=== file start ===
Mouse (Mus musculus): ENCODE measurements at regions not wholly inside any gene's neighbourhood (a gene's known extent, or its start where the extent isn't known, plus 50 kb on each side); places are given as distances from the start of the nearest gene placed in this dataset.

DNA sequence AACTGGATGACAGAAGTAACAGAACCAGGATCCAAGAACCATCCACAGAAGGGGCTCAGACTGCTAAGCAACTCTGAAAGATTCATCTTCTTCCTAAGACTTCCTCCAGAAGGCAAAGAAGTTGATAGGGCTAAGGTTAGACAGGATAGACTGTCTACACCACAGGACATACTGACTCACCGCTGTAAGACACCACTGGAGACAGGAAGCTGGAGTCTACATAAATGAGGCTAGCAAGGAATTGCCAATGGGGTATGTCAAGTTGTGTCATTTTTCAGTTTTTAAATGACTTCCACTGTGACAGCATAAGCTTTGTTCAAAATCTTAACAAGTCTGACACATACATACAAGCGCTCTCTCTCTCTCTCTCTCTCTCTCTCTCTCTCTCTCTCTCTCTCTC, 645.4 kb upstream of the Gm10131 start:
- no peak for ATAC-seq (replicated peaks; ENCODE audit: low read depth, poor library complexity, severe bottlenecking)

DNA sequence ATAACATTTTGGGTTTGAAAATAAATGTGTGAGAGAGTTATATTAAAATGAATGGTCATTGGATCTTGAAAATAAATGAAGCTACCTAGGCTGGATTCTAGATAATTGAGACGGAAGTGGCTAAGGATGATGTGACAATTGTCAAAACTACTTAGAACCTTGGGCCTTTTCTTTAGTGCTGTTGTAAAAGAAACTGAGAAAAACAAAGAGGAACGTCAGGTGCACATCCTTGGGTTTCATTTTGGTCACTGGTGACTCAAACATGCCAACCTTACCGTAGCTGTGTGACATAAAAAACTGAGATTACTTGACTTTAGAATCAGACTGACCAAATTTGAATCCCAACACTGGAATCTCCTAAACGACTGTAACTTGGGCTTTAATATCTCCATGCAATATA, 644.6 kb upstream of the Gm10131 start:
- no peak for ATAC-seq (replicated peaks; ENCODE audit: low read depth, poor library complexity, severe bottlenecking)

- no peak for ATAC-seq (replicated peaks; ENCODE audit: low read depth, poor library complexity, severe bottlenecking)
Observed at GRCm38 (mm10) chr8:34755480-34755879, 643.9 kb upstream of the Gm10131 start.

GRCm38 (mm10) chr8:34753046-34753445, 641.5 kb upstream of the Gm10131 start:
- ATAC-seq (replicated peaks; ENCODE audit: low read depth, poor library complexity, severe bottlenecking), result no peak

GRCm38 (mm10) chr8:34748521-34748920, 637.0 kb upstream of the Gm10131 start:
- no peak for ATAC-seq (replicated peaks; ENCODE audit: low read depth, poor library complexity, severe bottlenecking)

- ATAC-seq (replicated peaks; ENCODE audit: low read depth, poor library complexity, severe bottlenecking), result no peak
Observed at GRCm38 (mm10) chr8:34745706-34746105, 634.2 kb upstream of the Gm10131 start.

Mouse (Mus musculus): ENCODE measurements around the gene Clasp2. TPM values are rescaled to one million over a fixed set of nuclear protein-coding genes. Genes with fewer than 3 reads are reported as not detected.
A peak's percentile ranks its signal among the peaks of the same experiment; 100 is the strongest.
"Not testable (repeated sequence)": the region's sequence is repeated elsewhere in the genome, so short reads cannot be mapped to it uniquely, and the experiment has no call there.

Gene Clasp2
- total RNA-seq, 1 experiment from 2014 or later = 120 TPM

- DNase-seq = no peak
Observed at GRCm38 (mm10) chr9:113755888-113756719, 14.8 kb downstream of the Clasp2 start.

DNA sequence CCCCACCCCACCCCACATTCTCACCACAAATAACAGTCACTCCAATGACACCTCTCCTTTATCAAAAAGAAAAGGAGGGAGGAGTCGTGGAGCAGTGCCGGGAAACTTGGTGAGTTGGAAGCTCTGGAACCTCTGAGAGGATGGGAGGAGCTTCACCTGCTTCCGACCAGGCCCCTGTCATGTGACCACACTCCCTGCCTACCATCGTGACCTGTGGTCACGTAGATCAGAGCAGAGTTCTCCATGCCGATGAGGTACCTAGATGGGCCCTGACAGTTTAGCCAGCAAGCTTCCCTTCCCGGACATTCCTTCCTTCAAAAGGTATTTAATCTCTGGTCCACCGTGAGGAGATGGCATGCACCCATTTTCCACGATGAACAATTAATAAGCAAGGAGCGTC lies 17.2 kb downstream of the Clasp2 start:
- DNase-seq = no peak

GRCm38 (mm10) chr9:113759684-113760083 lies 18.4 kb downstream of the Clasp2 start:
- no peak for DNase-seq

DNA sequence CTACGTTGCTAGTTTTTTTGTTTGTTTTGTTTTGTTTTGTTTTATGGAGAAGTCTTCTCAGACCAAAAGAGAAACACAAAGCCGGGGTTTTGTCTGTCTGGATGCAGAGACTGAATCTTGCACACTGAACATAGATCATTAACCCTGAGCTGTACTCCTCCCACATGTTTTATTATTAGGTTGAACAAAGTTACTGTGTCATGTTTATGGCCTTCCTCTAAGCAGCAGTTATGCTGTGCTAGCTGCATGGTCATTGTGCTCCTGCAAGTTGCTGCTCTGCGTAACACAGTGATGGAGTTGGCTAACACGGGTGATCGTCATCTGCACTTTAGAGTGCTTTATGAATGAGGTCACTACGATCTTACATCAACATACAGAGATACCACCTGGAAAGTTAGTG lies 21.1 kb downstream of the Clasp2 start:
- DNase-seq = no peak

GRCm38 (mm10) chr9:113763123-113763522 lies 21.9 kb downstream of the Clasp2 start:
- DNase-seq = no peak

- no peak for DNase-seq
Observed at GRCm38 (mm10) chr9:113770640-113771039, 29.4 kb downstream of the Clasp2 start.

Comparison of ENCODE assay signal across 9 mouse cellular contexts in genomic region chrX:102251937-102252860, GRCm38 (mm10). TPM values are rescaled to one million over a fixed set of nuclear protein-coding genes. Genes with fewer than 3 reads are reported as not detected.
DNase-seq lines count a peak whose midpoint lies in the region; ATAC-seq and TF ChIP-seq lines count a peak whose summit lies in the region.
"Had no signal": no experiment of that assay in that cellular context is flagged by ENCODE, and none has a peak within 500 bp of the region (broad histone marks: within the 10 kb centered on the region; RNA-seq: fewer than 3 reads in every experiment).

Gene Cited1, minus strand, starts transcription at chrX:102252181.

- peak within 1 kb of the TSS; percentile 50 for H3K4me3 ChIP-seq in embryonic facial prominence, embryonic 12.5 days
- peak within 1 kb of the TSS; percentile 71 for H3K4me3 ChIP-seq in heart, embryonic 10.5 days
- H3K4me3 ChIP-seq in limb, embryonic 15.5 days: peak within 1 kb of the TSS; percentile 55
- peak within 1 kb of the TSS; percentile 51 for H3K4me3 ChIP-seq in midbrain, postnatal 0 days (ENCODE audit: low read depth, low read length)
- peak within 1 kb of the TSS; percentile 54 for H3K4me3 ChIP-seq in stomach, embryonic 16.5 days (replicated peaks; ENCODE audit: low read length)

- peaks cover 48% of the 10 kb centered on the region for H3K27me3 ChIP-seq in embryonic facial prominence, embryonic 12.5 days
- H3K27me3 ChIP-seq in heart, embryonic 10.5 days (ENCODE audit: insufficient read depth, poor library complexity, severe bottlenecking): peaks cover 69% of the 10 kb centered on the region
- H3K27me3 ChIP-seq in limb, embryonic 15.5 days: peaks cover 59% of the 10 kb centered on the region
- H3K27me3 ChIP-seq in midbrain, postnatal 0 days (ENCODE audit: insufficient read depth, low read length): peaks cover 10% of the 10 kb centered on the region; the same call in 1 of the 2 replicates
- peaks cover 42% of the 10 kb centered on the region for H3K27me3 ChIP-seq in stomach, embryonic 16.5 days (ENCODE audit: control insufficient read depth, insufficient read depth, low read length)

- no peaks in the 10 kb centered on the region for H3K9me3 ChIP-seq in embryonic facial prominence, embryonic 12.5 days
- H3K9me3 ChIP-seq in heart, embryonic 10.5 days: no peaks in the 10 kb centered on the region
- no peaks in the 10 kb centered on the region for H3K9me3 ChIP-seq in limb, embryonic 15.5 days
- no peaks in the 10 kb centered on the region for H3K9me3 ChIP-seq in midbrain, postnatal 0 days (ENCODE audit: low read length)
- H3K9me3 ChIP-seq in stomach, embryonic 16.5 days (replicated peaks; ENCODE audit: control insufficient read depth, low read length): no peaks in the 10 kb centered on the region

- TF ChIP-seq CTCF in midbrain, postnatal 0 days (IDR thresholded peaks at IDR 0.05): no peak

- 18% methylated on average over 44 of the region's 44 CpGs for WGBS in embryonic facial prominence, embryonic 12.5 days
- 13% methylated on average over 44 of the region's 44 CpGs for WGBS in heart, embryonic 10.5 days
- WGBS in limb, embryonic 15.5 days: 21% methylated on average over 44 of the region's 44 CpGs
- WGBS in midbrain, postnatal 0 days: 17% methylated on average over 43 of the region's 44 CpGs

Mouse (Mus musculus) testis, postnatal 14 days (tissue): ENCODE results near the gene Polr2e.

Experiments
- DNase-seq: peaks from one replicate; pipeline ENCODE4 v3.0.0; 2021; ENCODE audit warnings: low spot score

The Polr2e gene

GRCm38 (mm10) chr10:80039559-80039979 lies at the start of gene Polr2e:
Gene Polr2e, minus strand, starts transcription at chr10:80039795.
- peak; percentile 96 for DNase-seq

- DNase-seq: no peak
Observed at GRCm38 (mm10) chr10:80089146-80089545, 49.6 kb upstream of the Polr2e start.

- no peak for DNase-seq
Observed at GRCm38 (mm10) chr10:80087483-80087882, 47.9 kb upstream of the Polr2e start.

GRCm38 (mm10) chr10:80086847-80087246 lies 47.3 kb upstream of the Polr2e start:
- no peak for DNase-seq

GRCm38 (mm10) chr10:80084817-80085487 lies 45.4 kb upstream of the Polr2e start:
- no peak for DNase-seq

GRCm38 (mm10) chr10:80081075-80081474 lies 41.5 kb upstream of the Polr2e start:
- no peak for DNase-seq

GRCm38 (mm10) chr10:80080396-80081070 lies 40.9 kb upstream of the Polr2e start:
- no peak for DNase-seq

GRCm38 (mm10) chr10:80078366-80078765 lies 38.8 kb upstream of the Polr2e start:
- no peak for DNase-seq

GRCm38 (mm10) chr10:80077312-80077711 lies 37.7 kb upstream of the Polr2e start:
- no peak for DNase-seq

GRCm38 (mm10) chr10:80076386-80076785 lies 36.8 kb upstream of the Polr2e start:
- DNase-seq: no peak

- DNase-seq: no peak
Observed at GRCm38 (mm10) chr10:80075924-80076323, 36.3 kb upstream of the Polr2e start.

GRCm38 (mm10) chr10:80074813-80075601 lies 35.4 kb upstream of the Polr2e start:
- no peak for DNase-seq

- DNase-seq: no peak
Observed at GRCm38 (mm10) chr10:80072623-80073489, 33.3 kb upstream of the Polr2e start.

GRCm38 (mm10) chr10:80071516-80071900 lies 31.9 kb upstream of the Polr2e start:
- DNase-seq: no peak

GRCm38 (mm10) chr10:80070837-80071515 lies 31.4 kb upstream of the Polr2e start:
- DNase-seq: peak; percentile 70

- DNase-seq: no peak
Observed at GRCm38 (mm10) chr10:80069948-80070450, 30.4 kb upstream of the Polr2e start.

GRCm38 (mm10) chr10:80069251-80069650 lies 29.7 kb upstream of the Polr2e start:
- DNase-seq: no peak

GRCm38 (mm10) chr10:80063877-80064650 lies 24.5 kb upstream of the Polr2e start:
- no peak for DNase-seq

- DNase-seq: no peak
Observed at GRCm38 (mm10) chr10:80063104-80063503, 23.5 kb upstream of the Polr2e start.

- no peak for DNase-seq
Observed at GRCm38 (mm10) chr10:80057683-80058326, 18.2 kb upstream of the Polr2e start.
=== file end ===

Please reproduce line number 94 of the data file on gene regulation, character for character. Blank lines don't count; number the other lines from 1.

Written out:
GRCm38 (mm10) chr10:80063877-80064650 lies 24.5 kb upstream of the Polr2e start: